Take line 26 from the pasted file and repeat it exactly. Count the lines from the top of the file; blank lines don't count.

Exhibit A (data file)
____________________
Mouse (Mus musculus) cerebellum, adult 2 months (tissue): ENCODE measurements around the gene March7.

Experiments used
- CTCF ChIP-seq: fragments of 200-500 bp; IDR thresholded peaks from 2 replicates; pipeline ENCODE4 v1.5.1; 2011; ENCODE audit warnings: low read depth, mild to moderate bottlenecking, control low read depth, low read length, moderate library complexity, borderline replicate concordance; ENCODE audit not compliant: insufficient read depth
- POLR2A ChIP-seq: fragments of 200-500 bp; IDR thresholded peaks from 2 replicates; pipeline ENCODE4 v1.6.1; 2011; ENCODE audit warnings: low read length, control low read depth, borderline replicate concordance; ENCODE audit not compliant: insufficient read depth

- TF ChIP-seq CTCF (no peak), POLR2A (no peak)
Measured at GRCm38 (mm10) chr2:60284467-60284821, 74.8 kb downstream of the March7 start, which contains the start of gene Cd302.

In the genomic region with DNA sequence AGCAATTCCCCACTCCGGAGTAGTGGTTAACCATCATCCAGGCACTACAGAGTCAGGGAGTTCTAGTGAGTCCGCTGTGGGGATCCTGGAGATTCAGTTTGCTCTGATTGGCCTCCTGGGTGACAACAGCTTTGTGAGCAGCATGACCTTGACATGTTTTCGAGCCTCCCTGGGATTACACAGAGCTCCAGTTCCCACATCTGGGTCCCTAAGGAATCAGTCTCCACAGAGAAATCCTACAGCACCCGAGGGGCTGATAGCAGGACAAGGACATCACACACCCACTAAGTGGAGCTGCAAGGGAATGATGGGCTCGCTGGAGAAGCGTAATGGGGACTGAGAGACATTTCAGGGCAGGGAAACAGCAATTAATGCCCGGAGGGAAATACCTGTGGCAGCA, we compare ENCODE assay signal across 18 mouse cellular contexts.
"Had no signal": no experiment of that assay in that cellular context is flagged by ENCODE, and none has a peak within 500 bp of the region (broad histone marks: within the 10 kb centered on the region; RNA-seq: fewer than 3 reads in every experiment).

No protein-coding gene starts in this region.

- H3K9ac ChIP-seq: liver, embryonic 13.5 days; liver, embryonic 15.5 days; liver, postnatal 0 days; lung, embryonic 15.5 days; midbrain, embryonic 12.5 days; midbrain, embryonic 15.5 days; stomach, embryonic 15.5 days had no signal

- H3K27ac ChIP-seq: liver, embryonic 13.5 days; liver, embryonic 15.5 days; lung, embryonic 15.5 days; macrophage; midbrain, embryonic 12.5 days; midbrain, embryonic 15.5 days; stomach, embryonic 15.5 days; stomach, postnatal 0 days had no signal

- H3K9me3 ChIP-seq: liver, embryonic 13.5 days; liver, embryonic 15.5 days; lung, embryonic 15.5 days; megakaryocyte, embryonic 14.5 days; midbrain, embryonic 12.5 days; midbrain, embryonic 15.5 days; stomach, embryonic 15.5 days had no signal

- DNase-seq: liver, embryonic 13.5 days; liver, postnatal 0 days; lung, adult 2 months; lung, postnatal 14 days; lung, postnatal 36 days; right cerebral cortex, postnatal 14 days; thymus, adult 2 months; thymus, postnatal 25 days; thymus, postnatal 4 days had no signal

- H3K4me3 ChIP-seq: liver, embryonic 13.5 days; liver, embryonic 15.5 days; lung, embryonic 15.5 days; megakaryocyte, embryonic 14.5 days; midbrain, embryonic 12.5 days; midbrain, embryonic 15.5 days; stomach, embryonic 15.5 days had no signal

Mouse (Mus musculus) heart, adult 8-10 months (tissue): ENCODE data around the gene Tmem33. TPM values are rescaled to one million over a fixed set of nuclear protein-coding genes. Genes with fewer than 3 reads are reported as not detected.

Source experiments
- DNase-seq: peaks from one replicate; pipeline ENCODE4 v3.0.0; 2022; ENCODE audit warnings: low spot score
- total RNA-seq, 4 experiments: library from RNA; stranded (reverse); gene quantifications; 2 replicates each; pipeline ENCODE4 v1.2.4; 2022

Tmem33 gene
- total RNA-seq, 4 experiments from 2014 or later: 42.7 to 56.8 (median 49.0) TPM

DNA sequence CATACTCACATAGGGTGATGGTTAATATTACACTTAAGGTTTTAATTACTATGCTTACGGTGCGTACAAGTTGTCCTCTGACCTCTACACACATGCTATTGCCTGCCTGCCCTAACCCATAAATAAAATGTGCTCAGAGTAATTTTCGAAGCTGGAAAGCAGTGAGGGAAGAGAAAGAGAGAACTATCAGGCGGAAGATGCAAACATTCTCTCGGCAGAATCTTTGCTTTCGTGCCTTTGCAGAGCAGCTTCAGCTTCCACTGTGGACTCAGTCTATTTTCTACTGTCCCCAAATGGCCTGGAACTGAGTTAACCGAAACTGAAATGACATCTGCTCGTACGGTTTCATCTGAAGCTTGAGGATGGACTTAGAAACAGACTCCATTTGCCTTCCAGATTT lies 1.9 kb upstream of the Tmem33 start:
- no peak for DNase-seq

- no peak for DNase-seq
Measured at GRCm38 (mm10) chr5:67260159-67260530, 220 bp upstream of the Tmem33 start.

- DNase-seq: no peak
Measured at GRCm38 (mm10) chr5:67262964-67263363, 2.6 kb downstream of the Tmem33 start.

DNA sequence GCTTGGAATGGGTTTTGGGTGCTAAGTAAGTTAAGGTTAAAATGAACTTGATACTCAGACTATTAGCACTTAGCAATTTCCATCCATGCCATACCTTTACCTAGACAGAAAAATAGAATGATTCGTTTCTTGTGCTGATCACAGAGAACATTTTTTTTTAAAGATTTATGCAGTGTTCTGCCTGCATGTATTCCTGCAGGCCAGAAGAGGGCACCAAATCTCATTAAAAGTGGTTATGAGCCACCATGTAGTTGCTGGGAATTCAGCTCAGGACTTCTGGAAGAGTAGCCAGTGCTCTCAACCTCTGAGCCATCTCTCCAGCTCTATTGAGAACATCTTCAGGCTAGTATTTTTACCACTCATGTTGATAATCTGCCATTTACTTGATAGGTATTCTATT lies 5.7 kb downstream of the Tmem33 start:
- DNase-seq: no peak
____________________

Measured at GRCm38 (mm10) chr5:67262964-67263363, 2.6 kb downstream of the Tmem33 start.